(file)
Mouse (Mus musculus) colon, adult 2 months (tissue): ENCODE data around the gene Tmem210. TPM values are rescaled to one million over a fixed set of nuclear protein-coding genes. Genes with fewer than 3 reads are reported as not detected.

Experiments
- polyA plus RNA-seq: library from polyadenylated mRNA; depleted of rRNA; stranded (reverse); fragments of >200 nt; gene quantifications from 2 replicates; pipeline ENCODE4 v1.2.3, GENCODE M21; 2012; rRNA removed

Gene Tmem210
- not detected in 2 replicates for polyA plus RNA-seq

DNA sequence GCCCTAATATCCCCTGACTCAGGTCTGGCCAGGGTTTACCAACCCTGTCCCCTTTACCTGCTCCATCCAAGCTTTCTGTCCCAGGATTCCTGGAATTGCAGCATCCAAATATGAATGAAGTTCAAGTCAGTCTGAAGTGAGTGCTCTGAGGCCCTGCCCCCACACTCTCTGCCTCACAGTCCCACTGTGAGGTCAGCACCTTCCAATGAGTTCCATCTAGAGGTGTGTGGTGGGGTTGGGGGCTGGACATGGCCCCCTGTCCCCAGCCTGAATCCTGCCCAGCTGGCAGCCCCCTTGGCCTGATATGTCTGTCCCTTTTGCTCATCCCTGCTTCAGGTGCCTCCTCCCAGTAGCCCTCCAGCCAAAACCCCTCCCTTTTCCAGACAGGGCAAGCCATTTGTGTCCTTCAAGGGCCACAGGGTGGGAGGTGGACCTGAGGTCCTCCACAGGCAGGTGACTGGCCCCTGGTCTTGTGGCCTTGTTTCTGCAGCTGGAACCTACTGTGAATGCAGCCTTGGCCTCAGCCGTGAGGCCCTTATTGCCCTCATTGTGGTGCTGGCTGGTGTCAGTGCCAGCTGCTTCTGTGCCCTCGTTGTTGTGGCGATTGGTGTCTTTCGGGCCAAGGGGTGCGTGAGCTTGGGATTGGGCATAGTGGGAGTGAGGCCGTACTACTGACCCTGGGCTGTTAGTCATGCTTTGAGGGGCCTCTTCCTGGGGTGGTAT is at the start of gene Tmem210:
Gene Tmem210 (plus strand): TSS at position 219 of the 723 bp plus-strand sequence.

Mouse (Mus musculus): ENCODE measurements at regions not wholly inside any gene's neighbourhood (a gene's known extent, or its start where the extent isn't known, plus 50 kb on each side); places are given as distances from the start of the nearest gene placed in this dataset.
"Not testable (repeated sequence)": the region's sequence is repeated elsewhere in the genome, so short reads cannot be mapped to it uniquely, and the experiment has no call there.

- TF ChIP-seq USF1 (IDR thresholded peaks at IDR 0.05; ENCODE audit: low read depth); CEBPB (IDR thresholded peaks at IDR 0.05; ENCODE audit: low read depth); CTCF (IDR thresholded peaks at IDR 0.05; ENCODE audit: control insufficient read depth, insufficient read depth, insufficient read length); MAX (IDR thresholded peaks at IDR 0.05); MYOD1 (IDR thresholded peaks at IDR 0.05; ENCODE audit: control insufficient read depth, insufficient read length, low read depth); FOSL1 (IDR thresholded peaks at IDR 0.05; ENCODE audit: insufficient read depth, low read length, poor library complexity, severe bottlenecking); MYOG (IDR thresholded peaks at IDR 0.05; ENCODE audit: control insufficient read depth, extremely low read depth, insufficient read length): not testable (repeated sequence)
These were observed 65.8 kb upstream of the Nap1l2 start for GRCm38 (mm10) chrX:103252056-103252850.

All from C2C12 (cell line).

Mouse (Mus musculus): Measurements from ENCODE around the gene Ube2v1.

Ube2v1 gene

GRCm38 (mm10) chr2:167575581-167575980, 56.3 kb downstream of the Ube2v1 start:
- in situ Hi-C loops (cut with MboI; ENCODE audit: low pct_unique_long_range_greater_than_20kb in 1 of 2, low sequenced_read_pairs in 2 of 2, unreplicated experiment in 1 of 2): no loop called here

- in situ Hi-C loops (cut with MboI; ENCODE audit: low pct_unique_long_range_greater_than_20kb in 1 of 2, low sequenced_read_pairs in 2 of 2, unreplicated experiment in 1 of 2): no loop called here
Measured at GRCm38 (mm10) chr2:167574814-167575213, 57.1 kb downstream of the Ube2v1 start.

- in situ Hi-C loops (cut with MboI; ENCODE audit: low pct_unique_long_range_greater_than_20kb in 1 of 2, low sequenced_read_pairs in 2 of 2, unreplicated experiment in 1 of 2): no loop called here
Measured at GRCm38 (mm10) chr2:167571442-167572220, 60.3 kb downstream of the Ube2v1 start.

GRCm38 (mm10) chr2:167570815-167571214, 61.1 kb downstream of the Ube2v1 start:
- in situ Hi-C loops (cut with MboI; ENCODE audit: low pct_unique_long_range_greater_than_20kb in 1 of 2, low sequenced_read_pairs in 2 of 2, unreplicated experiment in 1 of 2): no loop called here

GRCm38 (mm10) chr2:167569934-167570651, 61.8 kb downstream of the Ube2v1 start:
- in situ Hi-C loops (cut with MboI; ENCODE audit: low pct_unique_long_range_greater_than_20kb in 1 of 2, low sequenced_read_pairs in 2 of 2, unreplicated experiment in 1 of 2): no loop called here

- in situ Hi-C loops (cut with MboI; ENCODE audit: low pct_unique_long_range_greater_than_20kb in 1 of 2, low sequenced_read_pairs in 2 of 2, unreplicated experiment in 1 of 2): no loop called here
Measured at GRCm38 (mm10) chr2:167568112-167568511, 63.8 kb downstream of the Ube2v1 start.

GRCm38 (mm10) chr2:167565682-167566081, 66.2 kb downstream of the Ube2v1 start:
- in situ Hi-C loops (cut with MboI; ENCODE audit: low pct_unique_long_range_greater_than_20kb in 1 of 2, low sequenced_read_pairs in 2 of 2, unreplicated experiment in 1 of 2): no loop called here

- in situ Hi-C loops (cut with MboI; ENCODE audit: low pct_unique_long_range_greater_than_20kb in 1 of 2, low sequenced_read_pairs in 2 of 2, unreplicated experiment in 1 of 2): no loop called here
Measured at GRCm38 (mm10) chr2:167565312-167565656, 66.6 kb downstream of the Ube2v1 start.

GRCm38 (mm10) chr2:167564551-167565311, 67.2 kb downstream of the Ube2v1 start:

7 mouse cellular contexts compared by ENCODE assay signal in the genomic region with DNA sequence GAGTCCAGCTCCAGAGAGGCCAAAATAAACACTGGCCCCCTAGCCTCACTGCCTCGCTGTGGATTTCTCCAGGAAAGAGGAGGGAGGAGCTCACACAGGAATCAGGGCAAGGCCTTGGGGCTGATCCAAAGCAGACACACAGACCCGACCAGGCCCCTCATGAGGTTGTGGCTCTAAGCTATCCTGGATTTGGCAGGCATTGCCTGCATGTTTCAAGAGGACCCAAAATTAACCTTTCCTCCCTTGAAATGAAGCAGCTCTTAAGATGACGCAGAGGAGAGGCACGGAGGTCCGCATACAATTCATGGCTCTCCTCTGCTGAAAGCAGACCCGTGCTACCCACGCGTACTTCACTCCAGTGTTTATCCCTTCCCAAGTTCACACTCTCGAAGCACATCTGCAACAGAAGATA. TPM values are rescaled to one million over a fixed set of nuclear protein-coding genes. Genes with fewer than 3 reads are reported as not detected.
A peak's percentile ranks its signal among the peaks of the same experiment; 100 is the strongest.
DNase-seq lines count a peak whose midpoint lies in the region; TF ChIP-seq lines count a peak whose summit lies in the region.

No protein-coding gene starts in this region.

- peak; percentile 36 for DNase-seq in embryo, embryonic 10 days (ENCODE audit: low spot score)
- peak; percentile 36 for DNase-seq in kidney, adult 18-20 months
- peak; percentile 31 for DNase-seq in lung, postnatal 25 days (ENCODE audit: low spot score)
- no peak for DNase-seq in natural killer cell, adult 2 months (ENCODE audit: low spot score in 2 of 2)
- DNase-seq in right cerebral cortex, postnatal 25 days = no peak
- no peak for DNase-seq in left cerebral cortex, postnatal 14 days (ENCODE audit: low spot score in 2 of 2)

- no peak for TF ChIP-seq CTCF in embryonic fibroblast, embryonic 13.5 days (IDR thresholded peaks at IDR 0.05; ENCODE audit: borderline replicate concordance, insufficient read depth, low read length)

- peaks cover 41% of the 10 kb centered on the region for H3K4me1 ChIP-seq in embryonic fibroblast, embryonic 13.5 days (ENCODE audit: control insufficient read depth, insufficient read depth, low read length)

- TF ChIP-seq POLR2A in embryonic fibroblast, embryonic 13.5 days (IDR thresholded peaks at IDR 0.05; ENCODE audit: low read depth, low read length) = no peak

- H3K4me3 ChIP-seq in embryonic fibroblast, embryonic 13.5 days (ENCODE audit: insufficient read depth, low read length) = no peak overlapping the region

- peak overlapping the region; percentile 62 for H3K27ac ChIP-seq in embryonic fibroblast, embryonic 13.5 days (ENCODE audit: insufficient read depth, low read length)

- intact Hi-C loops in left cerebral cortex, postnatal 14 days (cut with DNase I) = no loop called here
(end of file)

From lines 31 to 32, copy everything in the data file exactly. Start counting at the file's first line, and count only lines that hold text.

GRCm38 (mm10) chr2:167564551-167565311, 67.2 kb downstream of the Ube2v1 start:

7 mouse cellular contexts compared by ENCODE assay signal in the genomic region with DNA sequence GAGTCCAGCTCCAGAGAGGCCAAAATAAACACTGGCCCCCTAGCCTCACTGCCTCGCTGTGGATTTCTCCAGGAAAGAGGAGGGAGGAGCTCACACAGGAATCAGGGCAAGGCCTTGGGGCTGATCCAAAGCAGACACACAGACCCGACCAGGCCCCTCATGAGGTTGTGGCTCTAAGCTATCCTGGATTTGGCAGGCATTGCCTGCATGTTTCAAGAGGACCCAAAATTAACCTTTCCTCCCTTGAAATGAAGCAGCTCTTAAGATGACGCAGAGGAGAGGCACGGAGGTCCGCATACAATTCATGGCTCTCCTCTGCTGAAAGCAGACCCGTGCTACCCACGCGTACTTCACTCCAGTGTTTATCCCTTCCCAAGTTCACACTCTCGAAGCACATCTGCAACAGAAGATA. TPM values are rescaled to one million over a fixed set of nuclear protein-coding genes. Genes with fewer than 3 reads are reported as not detected.